7 Articles
Official
New Kia Ray is Korea's first production EV

Kia has unveiled the automaker's very first production electric vehicle. The Kia Ray EV will offer buyers a range of around 86 miles depending on driving conditions and will include a fast-charge option that should top off the cells in around 25 minutes. Otherwise, expect the 16.4-kWh lithium-ion battery pack to take around six hours to char

Official
New Kia Ray is Korea's first production EV

Kia has unveiled the automaker's very first production electric vehicle. The Kia Ray EV will offer buyers a range of around 86 miles depending on driving conditions and will include a fast-charge option that should top off the cells in around 25 minutes. Otherwise, expect the 16.4 kWh lithium-ion battery pack to take around six hours to char

Official
Kia shows first images of Korea-only Ray

Kia is giving Korean small-car buyers something to smile about with the new Kia Ray subcompact. The vehicle looks to have taken a cue or two from its bigger brothers with stylized headlights and a very corporate mesh grille. We see plenty of Soul in the design, but there's more to the boxy machine than a quick glance would suggest.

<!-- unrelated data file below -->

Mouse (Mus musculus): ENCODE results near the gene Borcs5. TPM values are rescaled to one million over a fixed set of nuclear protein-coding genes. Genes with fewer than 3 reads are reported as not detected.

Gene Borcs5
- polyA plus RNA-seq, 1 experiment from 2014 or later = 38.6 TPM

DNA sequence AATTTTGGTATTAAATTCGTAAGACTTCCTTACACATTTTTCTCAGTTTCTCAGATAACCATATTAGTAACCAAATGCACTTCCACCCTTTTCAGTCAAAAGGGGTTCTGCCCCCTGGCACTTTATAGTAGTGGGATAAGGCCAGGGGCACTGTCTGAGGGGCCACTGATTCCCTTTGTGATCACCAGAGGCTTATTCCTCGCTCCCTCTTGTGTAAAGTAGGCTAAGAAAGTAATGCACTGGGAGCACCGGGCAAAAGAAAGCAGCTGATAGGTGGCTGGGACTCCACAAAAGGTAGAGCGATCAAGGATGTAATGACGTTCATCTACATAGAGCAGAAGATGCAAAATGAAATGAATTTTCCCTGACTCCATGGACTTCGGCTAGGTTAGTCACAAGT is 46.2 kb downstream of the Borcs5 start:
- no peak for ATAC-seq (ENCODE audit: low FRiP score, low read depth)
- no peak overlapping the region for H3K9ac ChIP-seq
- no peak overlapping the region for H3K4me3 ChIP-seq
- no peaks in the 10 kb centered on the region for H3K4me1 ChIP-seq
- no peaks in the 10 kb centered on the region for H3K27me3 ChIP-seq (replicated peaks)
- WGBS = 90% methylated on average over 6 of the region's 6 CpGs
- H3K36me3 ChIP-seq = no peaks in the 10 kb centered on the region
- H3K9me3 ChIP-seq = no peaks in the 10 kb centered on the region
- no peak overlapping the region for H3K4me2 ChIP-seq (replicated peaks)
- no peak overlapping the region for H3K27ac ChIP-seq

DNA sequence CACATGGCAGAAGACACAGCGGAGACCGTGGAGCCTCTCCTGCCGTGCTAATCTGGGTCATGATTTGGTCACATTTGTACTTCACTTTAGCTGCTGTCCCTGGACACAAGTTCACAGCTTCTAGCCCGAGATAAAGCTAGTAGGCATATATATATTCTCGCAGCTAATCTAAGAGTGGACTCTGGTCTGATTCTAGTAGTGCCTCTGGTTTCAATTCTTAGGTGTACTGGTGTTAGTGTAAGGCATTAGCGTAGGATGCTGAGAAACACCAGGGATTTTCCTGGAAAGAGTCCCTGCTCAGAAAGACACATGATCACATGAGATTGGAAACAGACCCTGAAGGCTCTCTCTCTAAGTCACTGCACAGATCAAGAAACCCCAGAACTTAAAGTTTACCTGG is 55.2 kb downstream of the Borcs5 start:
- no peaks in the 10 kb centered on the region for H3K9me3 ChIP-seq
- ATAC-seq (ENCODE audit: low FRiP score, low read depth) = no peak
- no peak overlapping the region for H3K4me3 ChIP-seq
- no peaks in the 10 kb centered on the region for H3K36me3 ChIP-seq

Chicago 2010: Kia Ray PHEV concept live from the show floor

Kia Ray PHEV concept – Click above for high-res image gallery

Kia Ray shows a bit more skin ahead of Chicago Auto Show

Kia Ray Concept teasers – Click above for high-res image gallery

Coming soon to a TV near you: Click and Clack

Tom and Ray Magliozzi might be the first to admit that most people on the radio have faces that suit the medium, to put it delicately. There's no place to hide when you make the jump to television, but the Tappet brothers have avoided that with their new animated

NPR's Car Talk podcast added to iTunes Music Store

Car Talk is celebrating 20 years on NPR, and the self-effacing, often goofy show is now available in iTunes. It's exciting to "play along" and see if you come up with the same answer as brothers Tom and Ray, an now you can do that at your leisure. We have our local NPR station's schedule memorized, but sometimes it's just not possible to catch the show when it airs; throwing a tantrum won't always get you your way. The show certainly has its detractors, and some of the content can tend toward so